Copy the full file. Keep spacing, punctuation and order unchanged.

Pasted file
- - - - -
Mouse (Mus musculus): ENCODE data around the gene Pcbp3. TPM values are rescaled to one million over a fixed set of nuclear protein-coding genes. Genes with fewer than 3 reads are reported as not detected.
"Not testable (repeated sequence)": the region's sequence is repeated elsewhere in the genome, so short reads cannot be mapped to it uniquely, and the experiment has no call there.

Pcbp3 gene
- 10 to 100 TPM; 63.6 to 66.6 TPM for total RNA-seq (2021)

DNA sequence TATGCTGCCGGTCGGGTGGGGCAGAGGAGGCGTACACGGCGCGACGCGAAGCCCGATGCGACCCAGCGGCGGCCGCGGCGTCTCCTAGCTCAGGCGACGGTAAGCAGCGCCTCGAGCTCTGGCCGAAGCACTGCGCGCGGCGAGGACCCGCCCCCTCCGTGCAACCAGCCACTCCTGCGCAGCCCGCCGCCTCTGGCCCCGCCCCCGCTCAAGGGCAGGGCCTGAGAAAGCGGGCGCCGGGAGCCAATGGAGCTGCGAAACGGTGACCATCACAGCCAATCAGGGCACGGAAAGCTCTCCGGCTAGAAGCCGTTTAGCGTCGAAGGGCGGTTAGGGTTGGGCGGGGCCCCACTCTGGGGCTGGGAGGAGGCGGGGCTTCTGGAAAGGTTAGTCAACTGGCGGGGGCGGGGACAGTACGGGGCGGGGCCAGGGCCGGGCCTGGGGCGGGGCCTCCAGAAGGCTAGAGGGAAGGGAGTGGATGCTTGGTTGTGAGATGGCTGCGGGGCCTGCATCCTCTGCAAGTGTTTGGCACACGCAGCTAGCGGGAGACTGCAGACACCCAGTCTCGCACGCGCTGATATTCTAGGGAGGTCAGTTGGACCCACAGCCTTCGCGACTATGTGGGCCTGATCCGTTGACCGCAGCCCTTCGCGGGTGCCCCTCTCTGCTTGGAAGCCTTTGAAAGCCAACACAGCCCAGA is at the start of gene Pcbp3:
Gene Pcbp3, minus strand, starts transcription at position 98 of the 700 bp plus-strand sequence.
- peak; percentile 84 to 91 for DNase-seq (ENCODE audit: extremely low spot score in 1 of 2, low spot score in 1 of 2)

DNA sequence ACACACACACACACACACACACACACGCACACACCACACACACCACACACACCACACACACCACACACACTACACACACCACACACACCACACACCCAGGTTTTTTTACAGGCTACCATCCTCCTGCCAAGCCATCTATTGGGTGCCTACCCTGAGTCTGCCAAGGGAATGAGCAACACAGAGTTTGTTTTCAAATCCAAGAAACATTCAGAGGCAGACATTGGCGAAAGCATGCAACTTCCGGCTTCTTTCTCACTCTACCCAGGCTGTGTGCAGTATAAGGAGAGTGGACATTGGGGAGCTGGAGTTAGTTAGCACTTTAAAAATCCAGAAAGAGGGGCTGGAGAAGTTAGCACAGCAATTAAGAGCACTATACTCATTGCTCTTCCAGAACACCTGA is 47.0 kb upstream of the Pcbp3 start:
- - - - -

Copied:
Mouse (Mus musculus): ENCODE data around the gene Pcbp3. TPM values are rescaled to one million over a fixed set of nuclear protein-coding genes. Genes with fewer than 3 reads are reported as not detected.
"Not testable (repeated sequence)": the region's sequence is repeated elsewhere in the genome, so short reads cannot be mapped to it uniquely, and the experiment has no call there.

Pcbp3 gene
- 10 to 100 TPM; 63.6 to 66.6 TPM for total RNA-seq (2021)

DNA sequence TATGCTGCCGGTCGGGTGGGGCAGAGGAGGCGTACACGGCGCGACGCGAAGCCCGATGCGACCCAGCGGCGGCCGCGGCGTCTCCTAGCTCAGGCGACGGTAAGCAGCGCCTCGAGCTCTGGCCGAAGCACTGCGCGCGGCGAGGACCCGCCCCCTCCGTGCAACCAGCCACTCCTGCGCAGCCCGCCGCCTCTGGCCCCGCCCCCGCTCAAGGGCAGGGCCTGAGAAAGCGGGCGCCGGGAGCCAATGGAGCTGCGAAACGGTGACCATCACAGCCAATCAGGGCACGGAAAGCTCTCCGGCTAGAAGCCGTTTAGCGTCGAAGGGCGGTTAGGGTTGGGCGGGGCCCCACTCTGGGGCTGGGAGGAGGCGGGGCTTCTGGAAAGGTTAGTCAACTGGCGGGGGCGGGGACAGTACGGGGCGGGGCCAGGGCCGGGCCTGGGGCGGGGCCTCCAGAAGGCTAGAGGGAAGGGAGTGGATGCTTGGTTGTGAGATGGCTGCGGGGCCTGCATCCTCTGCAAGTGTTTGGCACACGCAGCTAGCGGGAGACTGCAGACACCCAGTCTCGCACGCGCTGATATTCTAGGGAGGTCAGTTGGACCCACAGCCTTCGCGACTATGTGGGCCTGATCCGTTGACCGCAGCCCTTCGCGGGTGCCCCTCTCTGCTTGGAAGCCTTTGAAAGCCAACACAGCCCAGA is at the start of gene Pcbp3:
Gene Pcbp3, minus strand, starts transcription at position 98 of the 700 bp plus-strand sequence.
- peak; percentile 84 to 91 for DNase-seq (ENCODE audit: extremely low spot score in 1 of 2, low spot score in 1 of 2)

DNA sequence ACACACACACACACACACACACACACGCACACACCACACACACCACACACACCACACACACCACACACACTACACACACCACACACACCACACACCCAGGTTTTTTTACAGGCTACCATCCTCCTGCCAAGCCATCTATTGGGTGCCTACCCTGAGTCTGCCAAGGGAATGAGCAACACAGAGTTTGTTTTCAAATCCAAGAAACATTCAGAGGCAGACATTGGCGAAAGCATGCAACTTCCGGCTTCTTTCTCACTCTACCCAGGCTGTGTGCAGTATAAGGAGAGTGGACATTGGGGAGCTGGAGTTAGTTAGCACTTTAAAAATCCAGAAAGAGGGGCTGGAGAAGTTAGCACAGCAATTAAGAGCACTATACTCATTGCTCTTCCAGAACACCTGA is 47.0 kb upstream of the Pcbp3 start: